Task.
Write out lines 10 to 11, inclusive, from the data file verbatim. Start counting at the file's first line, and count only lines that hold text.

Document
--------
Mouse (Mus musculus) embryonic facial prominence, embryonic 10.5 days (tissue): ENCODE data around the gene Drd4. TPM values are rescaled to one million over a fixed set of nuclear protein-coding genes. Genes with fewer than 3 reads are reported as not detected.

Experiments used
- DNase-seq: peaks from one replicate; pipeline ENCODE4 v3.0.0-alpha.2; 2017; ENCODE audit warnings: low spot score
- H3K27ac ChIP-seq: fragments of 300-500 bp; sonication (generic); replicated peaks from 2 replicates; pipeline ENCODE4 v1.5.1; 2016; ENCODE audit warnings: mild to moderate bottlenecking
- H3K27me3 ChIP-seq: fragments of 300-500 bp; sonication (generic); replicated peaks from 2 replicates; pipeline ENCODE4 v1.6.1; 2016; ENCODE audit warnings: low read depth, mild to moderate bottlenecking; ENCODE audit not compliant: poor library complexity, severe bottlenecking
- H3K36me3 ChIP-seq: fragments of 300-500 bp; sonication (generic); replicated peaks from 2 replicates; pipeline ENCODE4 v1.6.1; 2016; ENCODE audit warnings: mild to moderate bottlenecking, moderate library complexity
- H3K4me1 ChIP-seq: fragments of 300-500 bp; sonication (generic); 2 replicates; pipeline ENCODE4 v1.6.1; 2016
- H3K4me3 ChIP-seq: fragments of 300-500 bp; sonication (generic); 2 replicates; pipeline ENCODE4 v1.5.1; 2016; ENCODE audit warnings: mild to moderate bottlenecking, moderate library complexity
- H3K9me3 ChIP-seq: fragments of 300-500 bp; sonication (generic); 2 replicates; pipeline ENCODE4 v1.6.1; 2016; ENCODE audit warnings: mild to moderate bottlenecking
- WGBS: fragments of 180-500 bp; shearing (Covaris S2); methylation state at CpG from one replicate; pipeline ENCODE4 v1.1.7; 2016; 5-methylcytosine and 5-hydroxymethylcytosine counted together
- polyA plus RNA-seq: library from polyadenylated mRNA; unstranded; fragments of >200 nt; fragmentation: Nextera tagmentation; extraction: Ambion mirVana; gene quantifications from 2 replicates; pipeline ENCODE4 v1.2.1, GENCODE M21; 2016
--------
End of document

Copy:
- WGBS: fragments of 180-500 bp; shearing (Covaris S2); methylation state at CpG from one replicate; pipeline ENCODE4 v1.1.7; 2016; 5-methylcytosine and 5-hydroxymethylcytosine counted together
- polyA plus RNA-seq: library from polyadenylated mRNA; unstranded; fragments of >200 nt; fragmentation: Nextera tagmentation; extraction: Ambion mirVana; gene quantifications from 2 replicates; pipeline ENCODE4 v1.2.1, GENCODE M21; 2016